Experimental petrology: Quantitative boundaries for petrogenesis
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The paper is an overview of the current status on experimental petrology — its objectives and its major role in solving problems related to various earth processes. It describes how investigations related to solid-solid transitions, dehydration or decarbonation reactions, and melting studies have helped to formulate petrological models for the earth’s internal structure. It also describes how measurements of physical properties of minerals, melts and vapour under extreme conditions have provided vital information of fluid dynamics of magmatic systems. The paper narrates the role of experimental petrology in calibrating geophysical processes with petrological consequences. Model P-T-X (SiO2)-fluid systems are considered to emphasize the role of various gas species in shifting the solidus in a P-T space, in degrees of melting and composition of the melt. Synthetic models and study of whole rock systems are considered to discuss the zonation and metasomatic processes in the mantle of the earth. The paper is also concerned with mantle convection and the uprise of thermal plumes, particularly, in the oceanic environment. It discusses the petrological structures associated with the plume and shows how static petrological maps are modified by the dynamics of the plumes.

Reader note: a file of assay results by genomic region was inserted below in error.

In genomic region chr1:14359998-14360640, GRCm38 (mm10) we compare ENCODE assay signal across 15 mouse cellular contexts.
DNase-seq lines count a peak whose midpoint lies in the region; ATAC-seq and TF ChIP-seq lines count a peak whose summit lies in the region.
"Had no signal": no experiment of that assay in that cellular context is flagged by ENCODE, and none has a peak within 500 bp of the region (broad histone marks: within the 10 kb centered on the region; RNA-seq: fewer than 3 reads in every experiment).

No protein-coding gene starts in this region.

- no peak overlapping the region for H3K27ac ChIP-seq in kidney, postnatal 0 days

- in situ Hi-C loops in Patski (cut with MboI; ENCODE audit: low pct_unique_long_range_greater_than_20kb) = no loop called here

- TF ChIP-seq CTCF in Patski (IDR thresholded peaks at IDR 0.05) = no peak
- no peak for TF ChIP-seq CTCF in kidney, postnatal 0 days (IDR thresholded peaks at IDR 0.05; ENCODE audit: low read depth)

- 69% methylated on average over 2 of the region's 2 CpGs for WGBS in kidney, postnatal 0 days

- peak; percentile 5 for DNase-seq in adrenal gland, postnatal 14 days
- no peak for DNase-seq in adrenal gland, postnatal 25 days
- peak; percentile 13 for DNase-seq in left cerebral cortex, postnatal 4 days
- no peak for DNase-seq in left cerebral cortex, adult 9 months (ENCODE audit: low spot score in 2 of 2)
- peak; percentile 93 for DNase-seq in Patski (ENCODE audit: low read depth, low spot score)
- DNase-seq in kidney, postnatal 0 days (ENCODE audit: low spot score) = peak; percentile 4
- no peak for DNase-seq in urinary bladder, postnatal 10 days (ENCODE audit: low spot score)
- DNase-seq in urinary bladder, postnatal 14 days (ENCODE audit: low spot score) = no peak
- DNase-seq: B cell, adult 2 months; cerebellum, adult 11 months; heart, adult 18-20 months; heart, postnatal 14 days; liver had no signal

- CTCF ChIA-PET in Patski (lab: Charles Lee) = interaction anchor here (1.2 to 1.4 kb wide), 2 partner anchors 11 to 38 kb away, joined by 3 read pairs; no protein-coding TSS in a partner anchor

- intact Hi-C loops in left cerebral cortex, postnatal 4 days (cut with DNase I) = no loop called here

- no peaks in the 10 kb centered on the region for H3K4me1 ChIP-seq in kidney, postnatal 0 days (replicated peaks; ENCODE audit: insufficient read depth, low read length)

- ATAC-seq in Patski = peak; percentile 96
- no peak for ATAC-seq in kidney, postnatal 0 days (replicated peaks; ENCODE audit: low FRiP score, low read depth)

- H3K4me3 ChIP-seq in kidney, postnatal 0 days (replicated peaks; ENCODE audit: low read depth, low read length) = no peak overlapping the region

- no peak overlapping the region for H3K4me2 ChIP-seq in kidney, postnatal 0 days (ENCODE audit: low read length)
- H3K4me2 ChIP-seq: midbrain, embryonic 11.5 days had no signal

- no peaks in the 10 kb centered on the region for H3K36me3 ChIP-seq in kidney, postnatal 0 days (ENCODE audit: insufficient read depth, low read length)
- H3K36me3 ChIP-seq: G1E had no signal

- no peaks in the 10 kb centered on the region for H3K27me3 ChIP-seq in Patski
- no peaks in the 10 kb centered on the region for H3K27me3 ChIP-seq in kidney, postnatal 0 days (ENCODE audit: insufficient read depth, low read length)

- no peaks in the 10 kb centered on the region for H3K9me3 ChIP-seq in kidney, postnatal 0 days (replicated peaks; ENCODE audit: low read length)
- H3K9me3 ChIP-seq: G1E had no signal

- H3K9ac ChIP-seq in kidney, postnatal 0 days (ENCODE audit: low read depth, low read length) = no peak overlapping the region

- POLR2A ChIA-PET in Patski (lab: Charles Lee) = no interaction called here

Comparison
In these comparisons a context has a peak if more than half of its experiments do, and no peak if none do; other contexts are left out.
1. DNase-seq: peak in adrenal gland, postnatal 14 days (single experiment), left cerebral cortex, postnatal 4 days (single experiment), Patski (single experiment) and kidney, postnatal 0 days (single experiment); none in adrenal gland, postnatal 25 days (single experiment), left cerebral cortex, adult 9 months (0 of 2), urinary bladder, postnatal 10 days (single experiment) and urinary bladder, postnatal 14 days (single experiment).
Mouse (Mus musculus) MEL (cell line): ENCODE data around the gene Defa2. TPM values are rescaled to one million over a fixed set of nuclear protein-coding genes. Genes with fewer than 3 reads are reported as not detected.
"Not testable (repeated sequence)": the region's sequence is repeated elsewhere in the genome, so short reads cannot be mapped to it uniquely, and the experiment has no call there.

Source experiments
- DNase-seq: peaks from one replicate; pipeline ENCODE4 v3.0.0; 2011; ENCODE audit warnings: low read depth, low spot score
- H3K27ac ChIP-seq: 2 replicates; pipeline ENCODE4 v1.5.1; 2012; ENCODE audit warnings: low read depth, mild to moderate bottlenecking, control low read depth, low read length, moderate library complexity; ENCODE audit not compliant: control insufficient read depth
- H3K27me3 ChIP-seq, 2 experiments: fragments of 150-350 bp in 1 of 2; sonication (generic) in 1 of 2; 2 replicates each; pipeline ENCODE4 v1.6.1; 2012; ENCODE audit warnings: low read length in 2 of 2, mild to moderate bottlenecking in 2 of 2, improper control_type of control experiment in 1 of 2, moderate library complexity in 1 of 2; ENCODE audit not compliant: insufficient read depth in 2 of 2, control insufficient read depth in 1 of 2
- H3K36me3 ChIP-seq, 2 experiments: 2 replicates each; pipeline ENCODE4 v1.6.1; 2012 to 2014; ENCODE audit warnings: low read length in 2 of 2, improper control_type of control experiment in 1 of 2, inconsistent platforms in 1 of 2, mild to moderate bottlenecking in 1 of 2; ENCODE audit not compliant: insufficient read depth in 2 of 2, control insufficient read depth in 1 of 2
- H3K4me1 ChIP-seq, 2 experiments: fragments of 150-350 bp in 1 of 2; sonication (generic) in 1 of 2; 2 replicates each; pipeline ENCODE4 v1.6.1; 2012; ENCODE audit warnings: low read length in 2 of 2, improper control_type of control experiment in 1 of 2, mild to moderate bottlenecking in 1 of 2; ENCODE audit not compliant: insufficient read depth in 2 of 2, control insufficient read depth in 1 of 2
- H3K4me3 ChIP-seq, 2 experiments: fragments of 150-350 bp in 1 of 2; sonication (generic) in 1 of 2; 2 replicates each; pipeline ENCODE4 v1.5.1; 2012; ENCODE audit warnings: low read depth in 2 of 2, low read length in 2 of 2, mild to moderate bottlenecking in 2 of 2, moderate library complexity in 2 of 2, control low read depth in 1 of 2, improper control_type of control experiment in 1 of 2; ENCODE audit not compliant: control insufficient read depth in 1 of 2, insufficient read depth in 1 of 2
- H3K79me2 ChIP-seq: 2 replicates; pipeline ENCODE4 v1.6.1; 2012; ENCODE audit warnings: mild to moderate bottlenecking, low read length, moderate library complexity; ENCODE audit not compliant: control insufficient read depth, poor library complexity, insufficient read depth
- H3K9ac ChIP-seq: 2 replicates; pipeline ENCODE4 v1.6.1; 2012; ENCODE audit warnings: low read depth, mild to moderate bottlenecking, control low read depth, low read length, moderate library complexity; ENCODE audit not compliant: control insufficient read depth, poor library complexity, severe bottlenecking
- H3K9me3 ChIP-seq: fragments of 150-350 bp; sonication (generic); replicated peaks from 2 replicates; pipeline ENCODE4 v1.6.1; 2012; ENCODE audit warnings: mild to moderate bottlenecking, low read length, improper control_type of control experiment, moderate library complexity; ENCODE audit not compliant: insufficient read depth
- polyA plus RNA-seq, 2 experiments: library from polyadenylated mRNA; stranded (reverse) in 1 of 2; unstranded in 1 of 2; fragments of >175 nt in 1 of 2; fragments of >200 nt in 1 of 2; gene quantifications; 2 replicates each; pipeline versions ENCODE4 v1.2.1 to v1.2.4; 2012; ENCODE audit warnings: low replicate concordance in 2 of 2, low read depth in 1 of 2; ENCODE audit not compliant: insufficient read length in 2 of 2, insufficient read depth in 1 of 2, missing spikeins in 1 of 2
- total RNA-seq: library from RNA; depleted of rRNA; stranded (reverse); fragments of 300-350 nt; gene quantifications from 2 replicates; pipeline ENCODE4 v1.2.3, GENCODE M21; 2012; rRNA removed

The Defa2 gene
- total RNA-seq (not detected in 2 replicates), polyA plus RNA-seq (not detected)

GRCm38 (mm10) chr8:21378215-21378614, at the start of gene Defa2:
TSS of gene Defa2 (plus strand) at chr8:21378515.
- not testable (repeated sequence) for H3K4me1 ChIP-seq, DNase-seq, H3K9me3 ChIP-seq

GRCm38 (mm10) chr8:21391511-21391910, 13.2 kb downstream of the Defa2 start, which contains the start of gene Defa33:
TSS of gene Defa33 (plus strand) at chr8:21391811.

KeywordsPetrogenesis synthetic model systems, whole rock systems, mantle peridotite thermal structure, mantle plume
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